- EMA compliance was defined a priori as completing 21 out of 28 surveys for wave 1 and 39 out of 56 surveys for wave 2. We calculated the number of participants who reached strict compliance (wave 1: 21 surveys within a 7-day window and wave 2: 39 surveys within a 14-day window). Participants who were unable to meet strict compliance criteria within the designated window were offered an extension to reach compliance (not exceeding 30 days). The number of additional days needed to reach 21 surveys was also recorded.
Secondary Outcome Measures
In addition to testing protocol feasibility, we aimed to examine preliminary convergent and divergent validity of EMA measures of child behavior and parental stress with established measures of each construct, which were administered once at the beginning of the study period. We also aimed to examine the agreement between passive mobile phone sensing compared with a self-report questionnaire measure of mobile phone use, which is the current standard in many screen-use studies [, ].
A full list of EMA items is described elsewhere . Items were adapted from the Multidimensional Assessment of Preschool Disruptive Behavior scale [ ] and assessed child tantrums, noncompliance, and aggression over the previous 2 hours. Behavior problems were aggregated at the person level and calculated as the count of EMA completions where caregivers endorsed a problem behavior divided by the total number of potential EMA completions when caregivers and children were together. EMA-measured behavior problems were compared with subscales on the Strengths and Difficulties Questionnaire (SDQ) [ ], which was completed once during the baseline survey before the start of the EMA protocol.
Caregiver stress was assessed by EMA using 2 items used in previous EMA studies [, ]. The items were “How stressed are you feeling right now?” and “How certain do you feel that you can deal with all the things that you have to do right now?” The items were rated on a 5-point and 4-point Likert scale, respectively, from “1 (not at all)” to “4 or 5 (extremely),” and the items were aggregated for each participant across all EMA time points. We then examined associations between EMA-measured stress and validated measures of stress as well as parental distress and psychological functioning, both of which were constructs hypothesized to be related to stress. Measures were completed once during the baseline survey before the start of the EMA protocol. The measured constructs included overall stress (assessed using the Perceived Stress Scale [ ]) as well as caregiver distress (assessed using the Kansas Parental Satisfaction Scale [ ] and Confusion, Hubbub, and Order Scale [CHAOS] [ ]) and psychological functioning (assessed using the Center for Epidemiologic Studies-Depression [ ] and the short-form State-Trait Anxiety Inventory [ ]).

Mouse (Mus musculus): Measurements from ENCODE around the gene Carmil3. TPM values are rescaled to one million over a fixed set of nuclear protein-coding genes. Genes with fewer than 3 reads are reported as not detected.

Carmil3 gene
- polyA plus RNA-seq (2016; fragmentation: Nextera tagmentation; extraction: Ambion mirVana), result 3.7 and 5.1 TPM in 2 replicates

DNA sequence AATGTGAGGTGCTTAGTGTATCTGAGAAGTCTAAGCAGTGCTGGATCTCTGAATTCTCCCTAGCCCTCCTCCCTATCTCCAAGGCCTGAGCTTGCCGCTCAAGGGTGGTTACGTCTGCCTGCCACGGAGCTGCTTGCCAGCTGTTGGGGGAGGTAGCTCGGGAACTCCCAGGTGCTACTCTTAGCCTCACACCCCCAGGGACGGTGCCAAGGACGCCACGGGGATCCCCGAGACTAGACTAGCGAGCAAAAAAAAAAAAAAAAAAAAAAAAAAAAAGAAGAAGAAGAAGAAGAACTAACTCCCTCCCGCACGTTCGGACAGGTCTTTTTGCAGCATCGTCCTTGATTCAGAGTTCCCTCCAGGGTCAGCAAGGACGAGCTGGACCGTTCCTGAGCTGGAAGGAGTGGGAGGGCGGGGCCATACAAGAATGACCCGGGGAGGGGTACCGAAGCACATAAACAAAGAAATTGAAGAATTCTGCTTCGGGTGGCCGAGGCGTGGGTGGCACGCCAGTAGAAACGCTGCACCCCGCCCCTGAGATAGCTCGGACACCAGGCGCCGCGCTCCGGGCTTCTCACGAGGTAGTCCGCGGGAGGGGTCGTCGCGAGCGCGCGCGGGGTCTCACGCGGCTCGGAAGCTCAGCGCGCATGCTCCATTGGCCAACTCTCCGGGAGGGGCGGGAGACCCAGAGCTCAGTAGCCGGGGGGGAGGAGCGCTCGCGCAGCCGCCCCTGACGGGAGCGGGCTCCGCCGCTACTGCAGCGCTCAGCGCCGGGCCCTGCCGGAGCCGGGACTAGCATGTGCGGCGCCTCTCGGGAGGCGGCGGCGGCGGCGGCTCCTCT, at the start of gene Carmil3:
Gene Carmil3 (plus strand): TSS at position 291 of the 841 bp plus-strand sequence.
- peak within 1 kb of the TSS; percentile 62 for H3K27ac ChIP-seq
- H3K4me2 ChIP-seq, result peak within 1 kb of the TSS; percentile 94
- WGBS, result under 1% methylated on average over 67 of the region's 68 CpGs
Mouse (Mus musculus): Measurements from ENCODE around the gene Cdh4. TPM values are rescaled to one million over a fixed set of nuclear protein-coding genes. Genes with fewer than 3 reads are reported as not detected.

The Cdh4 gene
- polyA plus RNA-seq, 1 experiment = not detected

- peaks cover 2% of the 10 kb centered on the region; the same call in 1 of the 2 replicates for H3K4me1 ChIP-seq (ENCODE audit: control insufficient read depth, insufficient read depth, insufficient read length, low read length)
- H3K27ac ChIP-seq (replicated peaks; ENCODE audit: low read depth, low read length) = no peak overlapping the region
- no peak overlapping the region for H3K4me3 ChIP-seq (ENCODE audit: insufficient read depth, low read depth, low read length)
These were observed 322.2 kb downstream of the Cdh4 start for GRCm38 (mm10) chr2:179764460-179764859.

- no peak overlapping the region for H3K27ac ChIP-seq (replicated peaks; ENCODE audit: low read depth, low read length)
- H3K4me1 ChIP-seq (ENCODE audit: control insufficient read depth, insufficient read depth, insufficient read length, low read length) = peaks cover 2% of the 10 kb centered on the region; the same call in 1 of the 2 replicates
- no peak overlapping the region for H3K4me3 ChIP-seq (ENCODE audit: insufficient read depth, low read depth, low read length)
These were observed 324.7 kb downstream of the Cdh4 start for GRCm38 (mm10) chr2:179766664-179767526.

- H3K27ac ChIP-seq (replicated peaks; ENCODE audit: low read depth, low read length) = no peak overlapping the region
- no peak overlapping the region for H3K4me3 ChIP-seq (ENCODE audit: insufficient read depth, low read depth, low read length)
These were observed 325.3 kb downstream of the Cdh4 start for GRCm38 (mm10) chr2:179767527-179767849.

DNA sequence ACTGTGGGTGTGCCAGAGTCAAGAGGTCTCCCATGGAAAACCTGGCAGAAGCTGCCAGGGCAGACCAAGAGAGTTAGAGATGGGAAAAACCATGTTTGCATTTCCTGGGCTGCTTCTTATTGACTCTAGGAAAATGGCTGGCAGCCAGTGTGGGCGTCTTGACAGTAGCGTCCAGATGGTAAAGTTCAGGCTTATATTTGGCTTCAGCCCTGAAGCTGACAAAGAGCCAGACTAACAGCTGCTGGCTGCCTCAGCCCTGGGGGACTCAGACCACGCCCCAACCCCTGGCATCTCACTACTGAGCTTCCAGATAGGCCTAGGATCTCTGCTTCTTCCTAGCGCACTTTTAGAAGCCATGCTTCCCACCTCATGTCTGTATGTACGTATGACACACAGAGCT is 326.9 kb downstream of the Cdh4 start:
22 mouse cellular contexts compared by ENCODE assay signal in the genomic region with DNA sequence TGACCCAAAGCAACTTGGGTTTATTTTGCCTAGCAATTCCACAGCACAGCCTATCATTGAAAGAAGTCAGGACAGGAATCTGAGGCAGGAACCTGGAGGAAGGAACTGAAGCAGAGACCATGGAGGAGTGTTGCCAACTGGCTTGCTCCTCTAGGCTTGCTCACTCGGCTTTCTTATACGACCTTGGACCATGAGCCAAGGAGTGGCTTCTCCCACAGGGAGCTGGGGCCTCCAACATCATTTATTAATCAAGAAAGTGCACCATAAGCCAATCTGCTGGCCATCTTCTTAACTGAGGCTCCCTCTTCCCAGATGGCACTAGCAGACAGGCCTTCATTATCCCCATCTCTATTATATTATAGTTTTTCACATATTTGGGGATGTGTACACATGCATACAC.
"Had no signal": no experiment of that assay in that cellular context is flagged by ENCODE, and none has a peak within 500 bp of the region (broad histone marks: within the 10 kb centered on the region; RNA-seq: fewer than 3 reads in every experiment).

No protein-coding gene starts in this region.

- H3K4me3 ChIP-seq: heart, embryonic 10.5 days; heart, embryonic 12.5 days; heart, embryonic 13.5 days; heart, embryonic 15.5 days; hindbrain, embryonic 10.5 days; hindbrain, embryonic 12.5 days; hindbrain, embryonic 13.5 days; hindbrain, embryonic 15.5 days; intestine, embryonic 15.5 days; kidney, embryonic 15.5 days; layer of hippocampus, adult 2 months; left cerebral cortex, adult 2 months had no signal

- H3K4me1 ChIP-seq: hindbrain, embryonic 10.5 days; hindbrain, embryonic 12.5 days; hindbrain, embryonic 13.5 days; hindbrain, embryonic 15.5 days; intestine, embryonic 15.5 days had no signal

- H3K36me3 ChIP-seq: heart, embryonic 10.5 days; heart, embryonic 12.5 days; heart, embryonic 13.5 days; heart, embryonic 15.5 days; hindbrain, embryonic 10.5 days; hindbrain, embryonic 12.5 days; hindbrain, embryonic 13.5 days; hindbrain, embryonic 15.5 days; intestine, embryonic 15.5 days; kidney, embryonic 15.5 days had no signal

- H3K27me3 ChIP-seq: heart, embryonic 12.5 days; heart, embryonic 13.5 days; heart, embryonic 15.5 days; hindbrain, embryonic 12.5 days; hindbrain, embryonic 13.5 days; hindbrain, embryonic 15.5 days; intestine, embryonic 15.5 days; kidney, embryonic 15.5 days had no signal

Objective Phone Use (Passive Mobile Sensing)
We examined the preliminary agreement between passive mobile sensing screen time estimates compared with an existing widely used self-report questionnaire measure of technology use . Specifically, caregivers answered the prompt “Thinking of an average weekday/weekend day (from when you wake up until you go to sleep), how much time do you spend using a smartphone as the primary activity?” Prompts for weekends and weekdays were assessed separately. For analyses, a composite measure was created that weighted weekend and weekday responses for an average daily use estimate. Notably, although this measure has shown good reliability, research on validity of self-report mobile phone use measures is largely absent from the literature. Thus, we refrain from using the term “convergent validity” when describing the associations between passive mobile sensing and self-report measures.
Technological issues with screen time monitoring were recorded and described. For iOS users, we monitored the number of days that required a personalized reminder prompt from the study team to send the image the following day. For Android (Chronicle), we tracked the number and type of technological complications as well as the number of participants impacted for the first 18 Android participants (between September 8, 2020, and July 7, 2021). The number of technological issues was only tracked for a subset of the study participants because of a change in help desk request procedures for Chronicle. Caregivers with an Android device were provided with instructions to enroll in Chronicle, an app designed specifically for passive screen time monitoring on Android devices .